Four people go on trial in connection with China's tainted milk scandal as steps are taken to compensate parents of affected children.
Four in court over China milk scandal
BEIJING // Four people went on trial today in connection with China's tainted milk scandal, after steps to compensate the families of hundreds of thousands of children harmed by contaminated infant formula were announced. Hearings were held in the northern city of Shijiazhuang, where the company at the heart of the scandal - Sanlu Group Co - is headquartered, according to state broadcaster CCTV and the Xinhua News Agency.
The first trials in the case began for six men on Friday. All 10 people on trial have been charged with producing and selling melamine. The industrial chemical was added to raw milk because - like protein - it is high in nitrogen and can make protein levels appear higher. Sanlu's chairwoman and general manager, Tian Wenhua, is scheduled to go before a Shijiazhuang court on Wednesday. At least six babies died and 294,000 other children suffered kidney and urinary problems from drinking the baby formula made from the contaminated milk.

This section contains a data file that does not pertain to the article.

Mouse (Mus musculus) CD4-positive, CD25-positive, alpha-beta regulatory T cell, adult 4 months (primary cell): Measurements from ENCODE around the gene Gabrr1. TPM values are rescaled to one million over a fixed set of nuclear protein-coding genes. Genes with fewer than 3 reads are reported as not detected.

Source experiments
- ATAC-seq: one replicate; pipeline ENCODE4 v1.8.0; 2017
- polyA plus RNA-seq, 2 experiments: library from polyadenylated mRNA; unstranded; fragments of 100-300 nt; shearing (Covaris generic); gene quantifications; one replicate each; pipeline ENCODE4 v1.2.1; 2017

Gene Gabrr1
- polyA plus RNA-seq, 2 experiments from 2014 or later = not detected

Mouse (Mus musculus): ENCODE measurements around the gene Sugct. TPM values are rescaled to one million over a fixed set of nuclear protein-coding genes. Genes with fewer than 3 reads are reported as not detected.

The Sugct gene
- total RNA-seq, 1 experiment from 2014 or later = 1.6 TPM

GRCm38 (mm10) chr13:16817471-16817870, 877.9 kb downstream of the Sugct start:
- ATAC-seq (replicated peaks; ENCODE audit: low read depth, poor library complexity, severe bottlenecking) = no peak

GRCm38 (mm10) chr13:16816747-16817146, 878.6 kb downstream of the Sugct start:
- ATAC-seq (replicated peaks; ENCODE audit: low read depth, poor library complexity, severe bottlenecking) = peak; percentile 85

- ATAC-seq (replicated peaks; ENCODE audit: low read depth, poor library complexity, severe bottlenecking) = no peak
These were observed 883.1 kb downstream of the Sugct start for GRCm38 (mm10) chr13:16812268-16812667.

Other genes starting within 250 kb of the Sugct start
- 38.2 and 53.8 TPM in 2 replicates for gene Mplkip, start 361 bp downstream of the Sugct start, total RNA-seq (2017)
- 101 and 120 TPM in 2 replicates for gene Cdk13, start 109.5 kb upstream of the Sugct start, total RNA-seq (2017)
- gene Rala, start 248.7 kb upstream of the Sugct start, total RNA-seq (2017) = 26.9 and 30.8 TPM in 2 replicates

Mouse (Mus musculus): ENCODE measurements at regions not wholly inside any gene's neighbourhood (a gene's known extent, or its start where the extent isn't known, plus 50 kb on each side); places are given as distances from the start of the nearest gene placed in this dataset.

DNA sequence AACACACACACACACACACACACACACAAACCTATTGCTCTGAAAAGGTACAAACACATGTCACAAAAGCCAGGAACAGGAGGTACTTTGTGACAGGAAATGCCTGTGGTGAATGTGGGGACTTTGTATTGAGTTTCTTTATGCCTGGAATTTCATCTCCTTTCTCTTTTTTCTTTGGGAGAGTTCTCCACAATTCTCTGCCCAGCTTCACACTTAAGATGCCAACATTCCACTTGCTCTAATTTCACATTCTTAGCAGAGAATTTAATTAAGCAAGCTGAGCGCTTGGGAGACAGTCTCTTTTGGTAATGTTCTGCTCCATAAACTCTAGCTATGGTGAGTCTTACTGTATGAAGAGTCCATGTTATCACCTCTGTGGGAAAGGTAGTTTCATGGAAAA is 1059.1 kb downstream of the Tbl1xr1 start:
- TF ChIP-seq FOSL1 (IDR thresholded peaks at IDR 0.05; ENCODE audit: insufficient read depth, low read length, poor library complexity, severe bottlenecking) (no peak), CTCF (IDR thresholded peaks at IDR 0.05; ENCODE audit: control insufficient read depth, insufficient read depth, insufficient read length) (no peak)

Only two of the four men in the latest trial - Gao Junjie and Xue Jianzhong - were identified. The two unidentified men were being tried separately, CCTV said. A CCTV report said that in November 2007, the four began to produce a mixture of melamine and malt dextrin, a food additive made from starch, that they marketed to milk producers. They produced 200 tons of the additive through August 2008 and sold 110 tons to milk producers - including Sanlu - for a total of Ұ1.23 million (Dh661, 000), CCTV said.
The trials come amid moves by authorities to end a national disgrace that highlighted widespread problems with food safety and corporate and governmental malfeasance. On Saturday, China's Dairy Industry Association said 22 dairy producers would make a one-time cash payment to families of victims and establish a fund to cover medical bills for future health problems. Lawyers say they understand most children who suffered kidney stones from the tainted milk would get 2,000 yuan, while sicker children would be paid 30,000 yuan. Chinese courts have rejected all claims filed by the victims' families, including a lawsuit filed this month by lawyers representing 63 defendants that sought nearly 14 million yuan in compensation from Sanlu. The state-owned company has been declared bankrupt according to New Zealand's Fonterra Group, which owns a 43 per cent stake in Sanlu.